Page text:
The Colorado Judicial Branch Committee will meet in closed session on Friday, Jan. 17 to consider a proposal for a new state-wide standard to govern the suppression of judicial records in criminal cases. Open records are considered a lynch-pin of the ability of the press to report on information in a manner that informs the public and maintains First Amendment rights. Court orders to close those documents lessens government transparency.
Notice of the meeting was sent to all Colorado Press Association members, of which Ark Valley Voice is a member, by the Colorado Freedom of Information Coalition.
A draft of the proposed standard posted online, indicates that the 14-member Rules of Criminal Procedure Committee hasn’t yet settled on how weighty an interest must be to justify keeping a court record from public view, or only allowing the public to see a redacted copy.
The committee will look at four options set out in the draft: Should the interest be “compelling,” “significant,” “substantial” or “overriding” that would keep the records from view? The draft rule includes the statement that a court order to limit public access must explain how making court records inaccessible would serve a higher interest than the public right to know; such as a defendant’s right to a fair trial or the safety of the victim.
“This is CPA’s biggest legislative priority this session,” explains Colorado Press Association CEO Jill Farschman during a media-legislative meeting at the Colorado State Capital on Thursday, attended by Ark Valley Voice.
“We want a consistent standard. We’re the only state in the country that doesn’t have open records, open hearings on criminal cases related to things like people being held on death row,” said editor and executive director of The Colorado Independent Susan Greene, a CPA board member, expressing the hope for better records access by the public and the media. “Right now motions are shrouded in secrecy.”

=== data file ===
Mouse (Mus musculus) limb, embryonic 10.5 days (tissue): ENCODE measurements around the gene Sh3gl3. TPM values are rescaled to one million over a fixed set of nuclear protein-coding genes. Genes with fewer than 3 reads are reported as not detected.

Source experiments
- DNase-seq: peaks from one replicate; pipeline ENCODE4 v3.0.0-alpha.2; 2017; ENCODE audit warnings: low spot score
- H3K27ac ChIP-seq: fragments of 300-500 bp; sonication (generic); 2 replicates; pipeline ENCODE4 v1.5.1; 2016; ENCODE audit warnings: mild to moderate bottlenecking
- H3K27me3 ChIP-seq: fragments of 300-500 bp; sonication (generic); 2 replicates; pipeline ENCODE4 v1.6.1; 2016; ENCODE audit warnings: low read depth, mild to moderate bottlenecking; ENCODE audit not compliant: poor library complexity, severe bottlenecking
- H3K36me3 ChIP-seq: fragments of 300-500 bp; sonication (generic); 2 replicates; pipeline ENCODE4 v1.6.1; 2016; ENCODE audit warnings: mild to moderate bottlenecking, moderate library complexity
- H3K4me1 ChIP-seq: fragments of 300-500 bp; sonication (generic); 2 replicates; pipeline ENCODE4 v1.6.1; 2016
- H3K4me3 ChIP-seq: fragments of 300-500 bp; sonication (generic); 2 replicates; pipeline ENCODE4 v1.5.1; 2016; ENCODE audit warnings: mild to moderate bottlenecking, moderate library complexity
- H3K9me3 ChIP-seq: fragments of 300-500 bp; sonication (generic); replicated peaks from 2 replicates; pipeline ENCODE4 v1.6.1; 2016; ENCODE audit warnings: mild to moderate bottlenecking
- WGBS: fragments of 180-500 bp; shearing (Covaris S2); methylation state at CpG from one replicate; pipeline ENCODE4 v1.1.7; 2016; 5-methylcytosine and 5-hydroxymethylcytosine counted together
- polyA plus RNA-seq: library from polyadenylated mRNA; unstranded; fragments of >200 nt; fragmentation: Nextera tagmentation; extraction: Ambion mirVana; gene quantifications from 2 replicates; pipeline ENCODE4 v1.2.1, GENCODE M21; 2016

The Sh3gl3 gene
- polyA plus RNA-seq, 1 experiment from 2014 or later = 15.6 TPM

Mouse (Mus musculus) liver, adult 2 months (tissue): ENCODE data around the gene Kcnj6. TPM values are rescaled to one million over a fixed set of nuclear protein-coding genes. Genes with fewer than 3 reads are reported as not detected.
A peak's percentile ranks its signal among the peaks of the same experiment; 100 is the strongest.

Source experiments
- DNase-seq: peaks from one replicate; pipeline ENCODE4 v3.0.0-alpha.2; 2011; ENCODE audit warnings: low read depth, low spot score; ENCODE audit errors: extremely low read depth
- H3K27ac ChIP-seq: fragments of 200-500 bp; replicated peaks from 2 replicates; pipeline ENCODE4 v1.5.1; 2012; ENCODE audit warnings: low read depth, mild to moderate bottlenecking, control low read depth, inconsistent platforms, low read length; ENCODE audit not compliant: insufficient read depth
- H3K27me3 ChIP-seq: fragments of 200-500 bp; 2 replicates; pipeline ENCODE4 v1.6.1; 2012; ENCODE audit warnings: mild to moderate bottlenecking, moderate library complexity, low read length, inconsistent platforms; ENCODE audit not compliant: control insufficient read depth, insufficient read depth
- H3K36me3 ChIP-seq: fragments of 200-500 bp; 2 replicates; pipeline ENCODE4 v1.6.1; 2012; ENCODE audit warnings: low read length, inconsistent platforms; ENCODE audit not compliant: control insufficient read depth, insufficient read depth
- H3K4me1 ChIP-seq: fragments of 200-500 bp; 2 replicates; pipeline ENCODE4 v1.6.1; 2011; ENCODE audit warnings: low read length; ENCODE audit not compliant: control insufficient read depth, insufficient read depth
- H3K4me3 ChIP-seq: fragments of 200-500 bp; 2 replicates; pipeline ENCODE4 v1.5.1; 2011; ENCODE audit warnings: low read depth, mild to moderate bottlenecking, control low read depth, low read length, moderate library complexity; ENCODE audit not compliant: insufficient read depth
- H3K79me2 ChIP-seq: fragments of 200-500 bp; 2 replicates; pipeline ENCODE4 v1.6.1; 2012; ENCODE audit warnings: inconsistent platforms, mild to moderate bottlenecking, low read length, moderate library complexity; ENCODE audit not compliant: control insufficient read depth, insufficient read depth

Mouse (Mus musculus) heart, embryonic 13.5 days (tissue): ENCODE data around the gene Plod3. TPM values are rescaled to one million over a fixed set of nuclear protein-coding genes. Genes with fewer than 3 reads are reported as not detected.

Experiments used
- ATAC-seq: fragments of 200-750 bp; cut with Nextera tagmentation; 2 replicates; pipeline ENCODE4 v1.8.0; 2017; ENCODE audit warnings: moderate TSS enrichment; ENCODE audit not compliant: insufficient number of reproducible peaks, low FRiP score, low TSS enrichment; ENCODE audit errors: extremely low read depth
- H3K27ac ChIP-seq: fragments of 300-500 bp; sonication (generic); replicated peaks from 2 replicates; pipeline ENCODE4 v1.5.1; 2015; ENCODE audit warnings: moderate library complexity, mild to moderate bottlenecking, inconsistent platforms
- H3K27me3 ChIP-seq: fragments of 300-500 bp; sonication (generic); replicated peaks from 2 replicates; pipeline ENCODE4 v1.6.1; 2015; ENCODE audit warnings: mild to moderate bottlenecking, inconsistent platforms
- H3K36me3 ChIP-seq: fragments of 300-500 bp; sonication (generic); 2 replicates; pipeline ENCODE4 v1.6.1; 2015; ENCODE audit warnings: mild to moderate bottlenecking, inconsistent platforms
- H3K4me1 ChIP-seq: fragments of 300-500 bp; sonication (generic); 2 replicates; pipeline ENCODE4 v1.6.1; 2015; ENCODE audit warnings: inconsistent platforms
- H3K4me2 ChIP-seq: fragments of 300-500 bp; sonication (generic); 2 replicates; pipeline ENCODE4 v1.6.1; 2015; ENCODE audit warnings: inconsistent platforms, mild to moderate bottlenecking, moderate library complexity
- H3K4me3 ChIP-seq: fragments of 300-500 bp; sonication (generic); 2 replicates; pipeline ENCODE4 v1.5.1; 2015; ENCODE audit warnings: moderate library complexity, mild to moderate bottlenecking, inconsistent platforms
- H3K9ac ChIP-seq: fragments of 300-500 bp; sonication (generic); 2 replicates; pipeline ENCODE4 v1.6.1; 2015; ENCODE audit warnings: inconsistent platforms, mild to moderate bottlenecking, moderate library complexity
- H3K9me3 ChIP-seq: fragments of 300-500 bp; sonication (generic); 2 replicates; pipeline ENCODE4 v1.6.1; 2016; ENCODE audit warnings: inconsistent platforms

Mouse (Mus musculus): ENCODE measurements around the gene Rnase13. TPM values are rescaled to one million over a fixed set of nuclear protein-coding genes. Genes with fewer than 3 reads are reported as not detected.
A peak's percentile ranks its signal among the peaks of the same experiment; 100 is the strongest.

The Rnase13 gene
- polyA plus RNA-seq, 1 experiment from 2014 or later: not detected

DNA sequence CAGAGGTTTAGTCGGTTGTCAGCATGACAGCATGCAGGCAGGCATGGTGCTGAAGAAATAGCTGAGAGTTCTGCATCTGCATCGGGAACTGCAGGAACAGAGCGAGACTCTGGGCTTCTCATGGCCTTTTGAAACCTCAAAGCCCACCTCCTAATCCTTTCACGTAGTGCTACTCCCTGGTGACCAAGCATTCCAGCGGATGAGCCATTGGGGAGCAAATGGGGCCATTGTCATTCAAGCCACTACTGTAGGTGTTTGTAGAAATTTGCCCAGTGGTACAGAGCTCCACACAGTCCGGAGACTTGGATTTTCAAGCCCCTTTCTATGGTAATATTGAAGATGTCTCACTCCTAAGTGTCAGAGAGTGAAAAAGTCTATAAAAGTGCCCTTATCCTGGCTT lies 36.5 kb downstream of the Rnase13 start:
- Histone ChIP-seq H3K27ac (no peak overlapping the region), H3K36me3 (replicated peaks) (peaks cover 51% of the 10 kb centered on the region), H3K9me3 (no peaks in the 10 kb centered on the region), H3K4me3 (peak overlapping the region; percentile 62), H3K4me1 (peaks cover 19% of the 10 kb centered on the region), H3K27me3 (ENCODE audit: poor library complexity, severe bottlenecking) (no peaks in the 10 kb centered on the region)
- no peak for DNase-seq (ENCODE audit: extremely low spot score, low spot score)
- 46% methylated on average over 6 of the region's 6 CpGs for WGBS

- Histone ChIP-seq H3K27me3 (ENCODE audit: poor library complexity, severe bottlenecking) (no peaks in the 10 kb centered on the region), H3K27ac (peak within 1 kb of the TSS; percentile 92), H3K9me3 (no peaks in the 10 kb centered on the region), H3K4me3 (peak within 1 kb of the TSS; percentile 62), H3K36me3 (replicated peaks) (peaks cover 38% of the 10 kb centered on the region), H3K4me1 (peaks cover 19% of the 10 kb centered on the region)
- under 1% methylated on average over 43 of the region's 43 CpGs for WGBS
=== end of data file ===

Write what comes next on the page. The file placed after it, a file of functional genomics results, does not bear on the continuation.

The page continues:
The draft rule would restrict public access to court records and any subsequent hearing on the matter; automatically closing the initial hearing and follow-up hearings to the public. Suppressed court records would then only be available to the court, parties in the case and the attorneys of record. Anyone else, including the media, would need to obtain a court order to get access.
If that committee votes to recommend a new rule, the proposal will be submitted to the Colorado Supreme Court and a public hearing would most likely occur before any ruling would be adopted. The Rules of Criminal Procedure Committee includes judges, prosecutors and defense attorneys.
But a bill likely to be introduced for this 2020 sate legislative session would essentially follow American Bar Association guidelines. It would require a judicial finding of a “compelling” state interest before justifying the denial of public access to judicial records. This would need to be paired with an additional finding that no reasonably available alternative means exists to protect the public’s interest that the information be accessible.
This morning, Jeff Roberts, CFOIC Executive Director, published a short article about the proposed draft, available here: